Still, after a few months, we decided to listen to our audience, as we have been doing all along, and also listen to ourselves: Was our goal to get sales or to promote Desolatium and generate expectation? Obviously sales are always good, but we decided to focus on our final game, and coinciding with our sixth anniversary as a studio, we decided to make it free so everyone could enjoy it.
This made the reviews increase and many more people tried it and added Desolatium to their wishlist, so we believe that, thinking about the future, it was a wise decision.
Also, we didn’t think about the Steam refund, something very important to keep in mind: Steam allows refunds within 14 days of purchase, if it has been played for less than 2 hours . This made it easy for everyone to return the game, since it didn’t take more than an hour. We didn’t really get many refunds, but it’s something to keep in mind as a developer before releasing a short game for sale.
It’s time for post-releasing promotion!
In addition to the social networks and the media, streamers play a very important role in promotion. It seems like a no-brainer, but submitting your game to streamers who have played similar games (just search on YouTube or Twitch for those games and discover like-minded streamers), can go a long way to increase wishlists, whether they’re smaller streamers or more famous ones. In fact, don’t go by the numbers: in our case, we’ve seen more conversions from a streamer with 50k subscribers than from a other with 500k. The community they have created says more than the numbers they have achieved!
Another staple is Steam events. Not only the festivals, but the small events that are organized, and that usually have a common theme. Do you believe if we tell you that we got more wishlists in The Big Adventure Event, than in the Steam Next Fest itself? The first was dedicated to graphic adventures (our case) and it was much easier to reachour potential players than in the SNF, where thousands and thousands of games participate and it was more difficult to stand out (hey, it was also very worth it!). This excel online can help you to find them 😉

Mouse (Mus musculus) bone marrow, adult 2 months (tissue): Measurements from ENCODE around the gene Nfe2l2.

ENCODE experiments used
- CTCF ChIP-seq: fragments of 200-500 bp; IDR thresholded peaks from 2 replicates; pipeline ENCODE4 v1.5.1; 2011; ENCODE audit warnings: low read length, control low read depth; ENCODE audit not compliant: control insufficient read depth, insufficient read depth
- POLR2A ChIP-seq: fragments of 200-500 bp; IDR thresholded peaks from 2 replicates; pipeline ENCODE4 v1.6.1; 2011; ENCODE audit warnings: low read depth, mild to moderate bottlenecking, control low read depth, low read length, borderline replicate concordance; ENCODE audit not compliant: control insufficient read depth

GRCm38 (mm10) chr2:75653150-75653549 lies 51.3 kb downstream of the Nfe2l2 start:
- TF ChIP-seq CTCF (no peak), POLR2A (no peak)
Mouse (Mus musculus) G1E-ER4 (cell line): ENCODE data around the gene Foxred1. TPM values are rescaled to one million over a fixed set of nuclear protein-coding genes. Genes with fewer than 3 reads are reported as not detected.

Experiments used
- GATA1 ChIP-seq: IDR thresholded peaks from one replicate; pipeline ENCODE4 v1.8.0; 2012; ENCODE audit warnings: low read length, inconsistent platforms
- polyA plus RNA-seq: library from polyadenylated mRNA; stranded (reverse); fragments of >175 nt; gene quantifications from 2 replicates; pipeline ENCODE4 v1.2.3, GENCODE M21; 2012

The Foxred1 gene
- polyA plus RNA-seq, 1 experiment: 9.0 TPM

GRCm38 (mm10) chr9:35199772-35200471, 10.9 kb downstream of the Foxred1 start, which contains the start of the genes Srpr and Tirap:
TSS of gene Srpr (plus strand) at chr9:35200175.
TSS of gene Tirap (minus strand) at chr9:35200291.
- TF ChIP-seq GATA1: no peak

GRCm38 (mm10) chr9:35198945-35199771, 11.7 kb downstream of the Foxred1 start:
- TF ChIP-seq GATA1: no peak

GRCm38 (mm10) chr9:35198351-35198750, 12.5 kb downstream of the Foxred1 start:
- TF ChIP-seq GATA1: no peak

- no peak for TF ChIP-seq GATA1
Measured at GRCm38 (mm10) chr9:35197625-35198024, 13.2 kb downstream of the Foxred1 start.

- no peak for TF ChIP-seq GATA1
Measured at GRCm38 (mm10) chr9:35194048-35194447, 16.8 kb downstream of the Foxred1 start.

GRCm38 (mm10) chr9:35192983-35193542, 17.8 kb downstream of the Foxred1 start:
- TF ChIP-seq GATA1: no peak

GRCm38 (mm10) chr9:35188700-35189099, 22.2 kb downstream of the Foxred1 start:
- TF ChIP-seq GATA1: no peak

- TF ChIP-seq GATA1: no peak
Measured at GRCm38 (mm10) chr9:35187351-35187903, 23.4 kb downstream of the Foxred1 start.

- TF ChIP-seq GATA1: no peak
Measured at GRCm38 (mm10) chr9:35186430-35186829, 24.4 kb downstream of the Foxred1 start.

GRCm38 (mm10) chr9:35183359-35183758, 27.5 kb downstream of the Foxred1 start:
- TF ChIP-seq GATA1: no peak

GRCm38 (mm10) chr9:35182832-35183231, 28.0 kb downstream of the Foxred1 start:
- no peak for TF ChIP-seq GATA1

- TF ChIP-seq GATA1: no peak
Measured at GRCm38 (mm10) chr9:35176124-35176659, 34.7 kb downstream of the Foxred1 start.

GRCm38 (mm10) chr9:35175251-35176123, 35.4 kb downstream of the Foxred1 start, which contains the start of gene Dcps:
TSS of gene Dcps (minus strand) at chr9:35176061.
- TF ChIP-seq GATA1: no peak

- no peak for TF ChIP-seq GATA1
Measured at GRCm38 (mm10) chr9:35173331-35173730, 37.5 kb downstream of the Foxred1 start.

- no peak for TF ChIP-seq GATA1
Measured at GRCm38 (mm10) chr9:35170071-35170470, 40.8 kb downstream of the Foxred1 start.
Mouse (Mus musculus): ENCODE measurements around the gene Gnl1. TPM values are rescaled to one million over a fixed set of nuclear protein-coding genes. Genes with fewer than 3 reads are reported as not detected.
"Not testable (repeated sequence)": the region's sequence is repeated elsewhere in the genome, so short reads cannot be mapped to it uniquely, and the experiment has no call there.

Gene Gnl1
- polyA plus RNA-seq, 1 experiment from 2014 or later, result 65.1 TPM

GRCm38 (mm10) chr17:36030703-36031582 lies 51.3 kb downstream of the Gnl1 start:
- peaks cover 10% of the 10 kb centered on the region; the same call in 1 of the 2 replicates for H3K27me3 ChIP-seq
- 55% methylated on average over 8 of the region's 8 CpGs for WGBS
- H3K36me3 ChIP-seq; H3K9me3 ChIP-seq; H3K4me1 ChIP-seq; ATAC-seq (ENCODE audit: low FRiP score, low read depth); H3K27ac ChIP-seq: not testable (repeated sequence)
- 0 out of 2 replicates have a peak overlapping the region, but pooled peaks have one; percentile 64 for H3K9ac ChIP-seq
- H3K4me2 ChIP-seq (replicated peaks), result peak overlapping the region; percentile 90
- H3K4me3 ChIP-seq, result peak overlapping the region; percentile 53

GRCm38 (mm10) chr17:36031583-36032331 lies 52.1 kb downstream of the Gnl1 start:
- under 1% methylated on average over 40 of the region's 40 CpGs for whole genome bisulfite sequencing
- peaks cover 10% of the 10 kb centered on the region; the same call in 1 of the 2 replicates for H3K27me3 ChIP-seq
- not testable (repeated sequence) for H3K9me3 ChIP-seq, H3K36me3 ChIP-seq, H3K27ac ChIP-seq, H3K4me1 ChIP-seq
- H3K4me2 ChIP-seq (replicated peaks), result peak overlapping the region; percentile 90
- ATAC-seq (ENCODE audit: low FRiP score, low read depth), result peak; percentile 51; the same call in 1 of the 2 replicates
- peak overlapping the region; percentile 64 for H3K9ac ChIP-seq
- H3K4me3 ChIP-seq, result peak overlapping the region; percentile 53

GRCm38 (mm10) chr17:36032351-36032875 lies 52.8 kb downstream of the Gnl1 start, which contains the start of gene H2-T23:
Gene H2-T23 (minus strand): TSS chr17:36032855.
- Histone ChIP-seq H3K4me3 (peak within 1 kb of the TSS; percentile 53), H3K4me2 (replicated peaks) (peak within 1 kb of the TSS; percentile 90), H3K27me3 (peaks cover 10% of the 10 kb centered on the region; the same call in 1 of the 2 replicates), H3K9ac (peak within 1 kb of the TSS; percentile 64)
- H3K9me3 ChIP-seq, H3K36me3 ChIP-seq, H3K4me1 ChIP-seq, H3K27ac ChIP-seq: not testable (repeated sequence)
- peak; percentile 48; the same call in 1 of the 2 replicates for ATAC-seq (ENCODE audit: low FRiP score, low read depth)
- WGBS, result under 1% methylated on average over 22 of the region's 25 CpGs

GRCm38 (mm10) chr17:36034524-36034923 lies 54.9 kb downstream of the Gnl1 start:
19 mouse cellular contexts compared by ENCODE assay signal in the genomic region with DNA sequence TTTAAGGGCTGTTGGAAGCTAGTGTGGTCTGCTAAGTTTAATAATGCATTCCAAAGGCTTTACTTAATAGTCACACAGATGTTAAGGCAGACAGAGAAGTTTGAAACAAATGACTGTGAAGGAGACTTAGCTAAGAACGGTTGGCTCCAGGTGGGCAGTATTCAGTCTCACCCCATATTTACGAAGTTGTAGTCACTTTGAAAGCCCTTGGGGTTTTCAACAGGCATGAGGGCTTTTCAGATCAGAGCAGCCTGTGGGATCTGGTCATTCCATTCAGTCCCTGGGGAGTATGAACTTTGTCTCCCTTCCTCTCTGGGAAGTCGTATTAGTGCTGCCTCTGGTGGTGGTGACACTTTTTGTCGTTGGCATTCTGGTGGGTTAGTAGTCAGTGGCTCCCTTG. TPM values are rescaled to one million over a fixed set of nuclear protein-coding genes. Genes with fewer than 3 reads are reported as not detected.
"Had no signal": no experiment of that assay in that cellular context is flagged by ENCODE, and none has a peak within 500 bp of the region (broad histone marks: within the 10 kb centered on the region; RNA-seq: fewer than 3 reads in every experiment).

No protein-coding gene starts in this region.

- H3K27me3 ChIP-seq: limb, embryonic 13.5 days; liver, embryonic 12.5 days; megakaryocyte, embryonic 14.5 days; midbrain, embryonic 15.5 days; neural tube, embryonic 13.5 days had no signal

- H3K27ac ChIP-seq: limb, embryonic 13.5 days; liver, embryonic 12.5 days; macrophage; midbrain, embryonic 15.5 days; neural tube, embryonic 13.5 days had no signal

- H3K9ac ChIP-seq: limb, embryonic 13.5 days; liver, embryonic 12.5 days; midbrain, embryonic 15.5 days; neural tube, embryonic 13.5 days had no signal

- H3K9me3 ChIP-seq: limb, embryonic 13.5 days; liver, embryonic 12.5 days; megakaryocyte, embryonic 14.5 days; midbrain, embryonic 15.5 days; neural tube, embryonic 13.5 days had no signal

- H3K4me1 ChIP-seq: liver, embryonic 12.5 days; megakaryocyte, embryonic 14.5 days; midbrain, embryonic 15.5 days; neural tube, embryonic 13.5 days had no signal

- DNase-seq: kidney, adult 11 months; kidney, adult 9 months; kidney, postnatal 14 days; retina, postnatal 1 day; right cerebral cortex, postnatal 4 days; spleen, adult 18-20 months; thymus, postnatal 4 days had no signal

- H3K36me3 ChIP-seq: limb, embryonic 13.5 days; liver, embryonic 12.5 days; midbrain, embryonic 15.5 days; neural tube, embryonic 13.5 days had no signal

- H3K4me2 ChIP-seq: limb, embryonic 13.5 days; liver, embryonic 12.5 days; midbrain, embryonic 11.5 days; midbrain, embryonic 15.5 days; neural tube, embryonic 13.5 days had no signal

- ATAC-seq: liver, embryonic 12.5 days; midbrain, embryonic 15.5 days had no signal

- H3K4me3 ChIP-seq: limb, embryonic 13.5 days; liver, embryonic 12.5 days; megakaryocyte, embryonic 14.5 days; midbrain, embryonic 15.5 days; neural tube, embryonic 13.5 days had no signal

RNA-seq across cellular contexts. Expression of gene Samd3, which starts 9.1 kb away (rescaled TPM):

Getting back to social networks, are you taking full advantage of them? And we are not talking about posting a lot, but posting where your content gets more interest. Have you included Reddit or Tiktok in your strategy? Maybe you didn’t think about the second one, as you expected it to be for another type of content, but give it a try, you can get more views than you think 😉
At this point, we are going to summarize a little everything we have learned during this year:
- Try to exceed 10 reviews (from purchases) in the first few days of release.
- If you are going to publish a short game, keep in mind the price and, above all, the objective of the game.
- Once you have the demo, start moving it through networks, press media and streamers with similar tastes to your game.
- Be aware of all the events that take place on Steam (whether small or large), they give a lot of visibility and help your wishlist a lot.
- Investigate which social networks suit better for your game, and don’t be afraid of trying new ones!
If you’ve made it this far, thank you! We hope we have helped you. We are only going to steal another 30 seconds… Can you help us by adding Desolatium to your wishlist, or by leaving us a review on Desolatium: Prologue? As you know, it’s the best way to support an indie game on Steam 😉 Let us know at Twitter your game and we’ll add it to our wishlist too!